Linda, LEGO Club magazine contests are usually from one issue of the magazine to the next. For children those contests are excellent. Contests run by LEGO fan communities are usually geared towards teen and adult LEGO fans. Almost every LEGO fan community runs them on a regular basis, including contests we run here. If you let me know what kind of contests you are looking for and how old/young are the contestants I can give you more specific advice on which contests would be a good match. 🙂
I just found this post whilst searching for LEGO contest building tips for a contest I am going to enter on august 22, sadly it is an onsite contest mainly aimed at children but with a small AFOl/TFOL category so I’ll have
to see what bricks I can use but with this I am quite capable of putting down a nice MOC.
Even with onsite contests you can use presentation to your advantage. Positioning, background, adding something dynamic or funny, these can all sway the judges to your favor. Wishing you the best in the contest! 😀
With onsite I mean you actually build onsite but I understand the confusion. This means that you only have 5 hours to build. As was the fact the past 4 times I entered this contest the build can only b 32x32xA studs, due to this presentating it nicely will be quite hard especially as the white 2×4’s will most likely be used by a lot of people. Guess I will be working on a different way to presentate the set.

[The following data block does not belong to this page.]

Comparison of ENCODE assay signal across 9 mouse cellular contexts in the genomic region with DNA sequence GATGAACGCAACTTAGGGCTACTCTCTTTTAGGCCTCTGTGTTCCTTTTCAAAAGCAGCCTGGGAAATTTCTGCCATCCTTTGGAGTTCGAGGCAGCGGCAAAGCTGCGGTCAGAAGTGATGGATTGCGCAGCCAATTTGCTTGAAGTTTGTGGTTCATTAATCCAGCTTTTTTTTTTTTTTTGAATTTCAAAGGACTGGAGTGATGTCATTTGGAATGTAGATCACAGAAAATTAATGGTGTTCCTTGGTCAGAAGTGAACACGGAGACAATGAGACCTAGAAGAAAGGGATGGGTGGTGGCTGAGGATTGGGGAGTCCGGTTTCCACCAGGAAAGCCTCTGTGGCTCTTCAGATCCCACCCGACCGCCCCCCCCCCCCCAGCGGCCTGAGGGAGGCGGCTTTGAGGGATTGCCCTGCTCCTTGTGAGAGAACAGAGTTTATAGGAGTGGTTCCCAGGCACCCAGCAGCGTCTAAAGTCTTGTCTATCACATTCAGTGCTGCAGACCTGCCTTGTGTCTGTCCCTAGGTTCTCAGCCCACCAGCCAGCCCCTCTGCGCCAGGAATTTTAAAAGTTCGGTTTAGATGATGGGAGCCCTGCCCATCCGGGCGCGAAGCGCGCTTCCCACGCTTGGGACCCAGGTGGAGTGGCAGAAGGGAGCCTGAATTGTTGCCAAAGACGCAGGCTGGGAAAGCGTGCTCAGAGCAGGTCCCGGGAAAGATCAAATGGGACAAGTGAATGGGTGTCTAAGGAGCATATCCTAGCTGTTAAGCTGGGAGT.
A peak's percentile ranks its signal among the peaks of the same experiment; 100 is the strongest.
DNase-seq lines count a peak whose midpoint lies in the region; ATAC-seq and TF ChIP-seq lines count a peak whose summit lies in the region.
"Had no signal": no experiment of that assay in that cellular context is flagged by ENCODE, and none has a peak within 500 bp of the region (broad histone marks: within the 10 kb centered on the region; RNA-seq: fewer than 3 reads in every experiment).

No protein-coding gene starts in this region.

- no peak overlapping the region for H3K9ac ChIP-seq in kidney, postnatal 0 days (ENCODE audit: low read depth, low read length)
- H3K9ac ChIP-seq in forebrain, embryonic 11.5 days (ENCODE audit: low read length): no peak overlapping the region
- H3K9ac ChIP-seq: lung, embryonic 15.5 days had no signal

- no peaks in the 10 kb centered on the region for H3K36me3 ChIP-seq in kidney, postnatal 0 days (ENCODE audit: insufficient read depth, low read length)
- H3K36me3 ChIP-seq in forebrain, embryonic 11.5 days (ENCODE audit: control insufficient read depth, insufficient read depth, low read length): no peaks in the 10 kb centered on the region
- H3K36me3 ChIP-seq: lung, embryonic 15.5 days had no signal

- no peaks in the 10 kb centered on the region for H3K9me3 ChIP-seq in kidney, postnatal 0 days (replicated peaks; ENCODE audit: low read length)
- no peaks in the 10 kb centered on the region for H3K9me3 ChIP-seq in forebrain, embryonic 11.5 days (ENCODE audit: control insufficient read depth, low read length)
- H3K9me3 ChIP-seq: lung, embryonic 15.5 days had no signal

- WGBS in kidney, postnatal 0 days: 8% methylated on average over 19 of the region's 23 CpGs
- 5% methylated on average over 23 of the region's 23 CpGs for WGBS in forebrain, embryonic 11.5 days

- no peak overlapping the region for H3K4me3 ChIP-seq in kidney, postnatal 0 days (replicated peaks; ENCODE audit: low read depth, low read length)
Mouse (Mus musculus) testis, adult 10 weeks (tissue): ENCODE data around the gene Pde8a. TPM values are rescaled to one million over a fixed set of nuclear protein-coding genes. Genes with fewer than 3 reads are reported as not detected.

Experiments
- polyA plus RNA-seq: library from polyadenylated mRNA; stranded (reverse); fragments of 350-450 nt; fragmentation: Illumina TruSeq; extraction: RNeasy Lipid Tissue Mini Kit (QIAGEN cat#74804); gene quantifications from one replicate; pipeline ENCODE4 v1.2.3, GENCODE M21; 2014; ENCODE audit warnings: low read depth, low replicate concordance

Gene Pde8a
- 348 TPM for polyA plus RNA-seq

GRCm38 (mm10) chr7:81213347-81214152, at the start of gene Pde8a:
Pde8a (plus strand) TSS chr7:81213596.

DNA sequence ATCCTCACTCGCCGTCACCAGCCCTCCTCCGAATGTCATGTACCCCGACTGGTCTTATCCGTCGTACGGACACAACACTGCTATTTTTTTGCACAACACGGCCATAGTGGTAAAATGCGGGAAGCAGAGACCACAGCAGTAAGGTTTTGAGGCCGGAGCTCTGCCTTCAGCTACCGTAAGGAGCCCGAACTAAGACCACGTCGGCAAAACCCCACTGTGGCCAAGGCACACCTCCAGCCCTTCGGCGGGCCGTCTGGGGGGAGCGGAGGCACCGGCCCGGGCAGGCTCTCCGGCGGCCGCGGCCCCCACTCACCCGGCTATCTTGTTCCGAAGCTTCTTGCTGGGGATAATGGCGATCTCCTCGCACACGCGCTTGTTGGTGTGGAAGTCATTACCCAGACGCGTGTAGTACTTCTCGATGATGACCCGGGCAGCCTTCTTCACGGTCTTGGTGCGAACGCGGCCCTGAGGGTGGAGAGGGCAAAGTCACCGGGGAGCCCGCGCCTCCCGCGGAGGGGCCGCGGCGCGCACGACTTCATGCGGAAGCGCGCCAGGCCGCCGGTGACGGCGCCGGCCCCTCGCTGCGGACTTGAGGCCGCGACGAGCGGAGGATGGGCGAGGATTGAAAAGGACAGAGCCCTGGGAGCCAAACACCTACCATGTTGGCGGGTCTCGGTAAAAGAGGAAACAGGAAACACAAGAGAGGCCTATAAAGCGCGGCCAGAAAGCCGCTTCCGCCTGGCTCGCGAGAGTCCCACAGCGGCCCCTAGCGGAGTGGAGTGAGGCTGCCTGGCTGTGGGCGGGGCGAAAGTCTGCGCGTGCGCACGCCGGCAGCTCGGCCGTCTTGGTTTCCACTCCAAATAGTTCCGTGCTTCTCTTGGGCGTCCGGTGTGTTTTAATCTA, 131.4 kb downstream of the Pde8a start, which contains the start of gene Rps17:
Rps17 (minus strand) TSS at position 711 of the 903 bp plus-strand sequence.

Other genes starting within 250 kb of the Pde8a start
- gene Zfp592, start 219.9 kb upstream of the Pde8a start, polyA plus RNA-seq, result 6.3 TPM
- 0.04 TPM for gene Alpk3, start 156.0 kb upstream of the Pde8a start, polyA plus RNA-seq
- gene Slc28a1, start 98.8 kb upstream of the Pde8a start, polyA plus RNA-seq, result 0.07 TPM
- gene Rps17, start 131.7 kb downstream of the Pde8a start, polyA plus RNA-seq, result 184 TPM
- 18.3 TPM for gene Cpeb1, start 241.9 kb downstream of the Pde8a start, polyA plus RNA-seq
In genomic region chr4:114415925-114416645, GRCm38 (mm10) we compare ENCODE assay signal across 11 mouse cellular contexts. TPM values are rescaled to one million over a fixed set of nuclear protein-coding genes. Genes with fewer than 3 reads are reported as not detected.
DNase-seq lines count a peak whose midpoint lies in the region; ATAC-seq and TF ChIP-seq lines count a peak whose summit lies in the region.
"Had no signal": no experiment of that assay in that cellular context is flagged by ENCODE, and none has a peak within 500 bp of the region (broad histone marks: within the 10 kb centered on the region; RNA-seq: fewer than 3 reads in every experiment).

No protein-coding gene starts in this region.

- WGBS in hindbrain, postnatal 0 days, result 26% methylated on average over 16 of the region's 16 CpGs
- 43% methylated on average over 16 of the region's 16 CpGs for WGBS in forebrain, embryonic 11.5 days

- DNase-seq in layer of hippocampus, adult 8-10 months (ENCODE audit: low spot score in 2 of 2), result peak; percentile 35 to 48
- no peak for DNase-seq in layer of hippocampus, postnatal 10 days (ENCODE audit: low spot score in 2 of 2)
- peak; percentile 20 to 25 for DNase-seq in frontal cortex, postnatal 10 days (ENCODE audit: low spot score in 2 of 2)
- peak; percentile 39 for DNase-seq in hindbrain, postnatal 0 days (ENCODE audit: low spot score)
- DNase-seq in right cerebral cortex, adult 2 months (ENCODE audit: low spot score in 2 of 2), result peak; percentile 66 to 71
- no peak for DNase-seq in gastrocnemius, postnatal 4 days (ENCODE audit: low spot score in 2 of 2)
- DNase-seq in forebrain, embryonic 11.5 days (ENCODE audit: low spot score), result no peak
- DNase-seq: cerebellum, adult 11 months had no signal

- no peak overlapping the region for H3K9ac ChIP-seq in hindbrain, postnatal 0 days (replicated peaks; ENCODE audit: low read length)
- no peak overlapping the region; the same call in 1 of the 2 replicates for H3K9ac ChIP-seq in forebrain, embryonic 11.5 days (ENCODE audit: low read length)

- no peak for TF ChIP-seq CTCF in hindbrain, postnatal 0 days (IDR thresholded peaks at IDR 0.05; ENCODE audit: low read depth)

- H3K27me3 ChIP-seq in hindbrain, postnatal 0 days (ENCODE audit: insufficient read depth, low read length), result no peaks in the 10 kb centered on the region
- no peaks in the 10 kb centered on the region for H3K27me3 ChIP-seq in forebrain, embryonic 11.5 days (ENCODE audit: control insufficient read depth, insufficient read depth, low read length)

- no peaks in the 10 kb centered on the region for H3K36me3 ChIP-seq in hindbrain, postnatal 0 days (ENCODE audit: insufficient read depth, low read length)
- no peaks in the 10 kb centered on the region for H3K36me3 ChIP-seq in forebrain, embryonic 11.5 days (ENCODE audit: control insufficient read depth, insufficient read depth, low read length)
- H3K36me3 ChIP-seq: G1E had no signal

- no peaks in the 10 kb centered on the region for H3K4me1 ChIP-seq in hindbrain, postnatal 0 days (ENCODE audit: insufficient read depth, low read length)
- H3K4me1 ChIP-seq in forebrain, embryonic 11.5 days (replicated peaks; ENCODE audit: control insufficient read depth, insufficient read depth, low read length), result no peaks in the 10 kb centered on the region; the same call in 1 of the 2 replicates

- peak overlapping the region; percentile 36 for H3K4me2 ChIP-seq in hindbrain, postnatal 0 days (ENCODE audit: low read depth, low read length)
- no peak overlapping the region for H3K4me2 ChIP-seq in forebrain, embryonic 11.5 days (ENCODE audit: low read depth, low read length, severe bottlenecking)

Yes, that’s what I meant too; a live event. Just use whatever you can to your advantage. Be creative, do something unique. This doesn’t have to be much – a bit of humor or dynamic positioning can be enough. 😉
I’m scouring the building techniques section of this site for tips right now and I’m trying them out. In the past years I mainly focused on speed building which has netted me two prizes so far, which is great if you note hte fact I only entered two of those contests. However now that I am focusing on technique more and more I can already see it improve every time I build.
That is actually the best way to learn; once you learn something new, immediately implement it. This way it really gets ingrained. Good for your for challenging yourself with those contests! 🙂
i like lego very much
mostly i play lego at my home
i like very much. mostly i play lego at home. it is fun to play lego. every single day i used to go to lego.com i will play fun games watch vedios and complete misions.
I have a lego building contest